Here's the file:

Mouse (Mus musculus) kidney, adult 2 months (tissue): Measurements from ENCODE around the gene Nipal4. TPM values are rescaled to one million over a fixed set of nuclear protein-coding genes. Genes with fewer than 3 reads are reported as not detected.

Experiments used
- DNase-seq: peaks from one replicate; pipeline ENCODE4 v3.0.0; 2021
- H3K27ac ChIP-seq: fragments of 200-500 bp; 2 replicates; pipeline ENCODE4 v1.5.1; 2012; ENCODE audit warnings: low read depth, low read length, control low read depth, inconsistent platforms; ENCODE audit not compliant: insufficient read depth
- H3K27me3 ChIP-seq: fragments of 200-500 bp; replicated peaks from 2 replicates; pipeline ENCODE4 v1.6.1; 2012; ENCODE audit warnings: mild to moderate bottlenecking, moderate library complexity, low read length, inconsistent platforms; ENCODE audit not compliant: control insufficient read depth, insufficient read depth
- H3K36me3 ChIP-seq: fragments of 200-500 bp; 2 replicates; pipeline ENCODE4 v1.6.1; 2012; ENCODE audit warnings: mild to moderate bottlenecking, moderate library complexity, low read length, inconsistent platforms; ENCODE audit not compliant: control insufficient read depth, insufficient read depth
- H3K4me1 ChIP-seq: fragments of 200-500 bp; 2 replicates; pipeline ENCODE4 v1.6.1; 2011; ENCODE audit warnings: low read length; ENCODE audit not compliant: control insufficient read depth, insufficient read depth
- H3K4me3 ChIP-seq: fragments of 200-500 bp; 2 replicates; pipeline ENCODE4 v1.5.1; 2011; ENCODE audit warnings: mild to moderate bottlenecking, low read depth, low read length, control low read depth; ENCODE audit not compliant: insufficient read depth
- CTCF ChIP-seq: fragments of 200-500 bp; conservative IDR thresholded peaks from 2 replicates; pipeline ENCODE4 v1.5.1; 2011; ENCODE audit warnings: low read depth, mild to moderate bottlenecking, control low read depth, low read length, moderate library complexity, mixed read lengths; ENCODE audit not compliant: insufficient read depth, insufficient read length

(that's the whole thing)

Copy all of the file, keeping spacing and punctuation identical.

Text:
Mouse (Mus musculus) kidney, adult 2 months (tissue): Measurements from ENCODE around the gene Nipal4. TPM values are rescaled to one million over a fixed set of nuclear protein-coding genes. Genes with fewer than 3 reads are reported as not detected.

Experiments used
- DNase-seq: peaks from one replicate; pipeline ENCODE4 v3.0.0; 2021
- H3K27ac ChIP-seq: fragments of 200-500 bp; 2 replicates; pipeline ENCODE4 v1.5.1; 2012; ENCODE audit warnings: low read depth, low read length, control low read depth, inconsistent platforms; ENCODE audit not compliant: insufficient read depth
- H3K27me3 ChIP-seq: fragments of 200-500 bp; replicated peaks from 2 replicates; pipeline ENCODE4 v1.6.1; 2012; ENCODE audit warnings: mild to moderate bottlenecking, moderate library complexity, low read length, inconsistent platforms; ENCODE audit not compliant: control insufficient read depth, insufficient read depth
- H3K36me3 ChIP-seq: fragments of 200-500 bp; 2 replicates; pipeline ENCODE4 v1.6.1; 2012; ENCODE audit warnings: mild to moderate bottlenecking, moderate library complexity, low read length, inconsistent platforms; ENCODE audit not compliant: control insufficient read depth, insufficient read depth
- H3K4me1 ChIP-seq: fragments of 200-500 bp; 2 replicates; pipeline ENCODE4 v1.6.1; 2011; ENCODE audit warnings: low read length; ENCODE audit not compliant: control insufficient read depth, insufficient read depth
- H3K4me3 ChIP-seq: fragments of 200-500 bp; 2 replicates; pipeline ENCODE4 v1.5.1; 2011; ENCODE audit warnings: mild to moderate bottlenecking, low read depth, low read length, control low read depth; ENCODE audit not compliant: insufficient read depth
- CTCF ChIP-seq: fragments of 200-500 bp; conservative IDR thresholded peaks from 2 replicates; pipeline ENCODE4 v1.5.1; 2011; ENCODE audit warnings: low read depth, mild to moderate bottlenecking, control low read depth, low read length, moderate library complexity, mixed read lengths; ENCODE audit not compliant: insufficient read depth, insufficient read length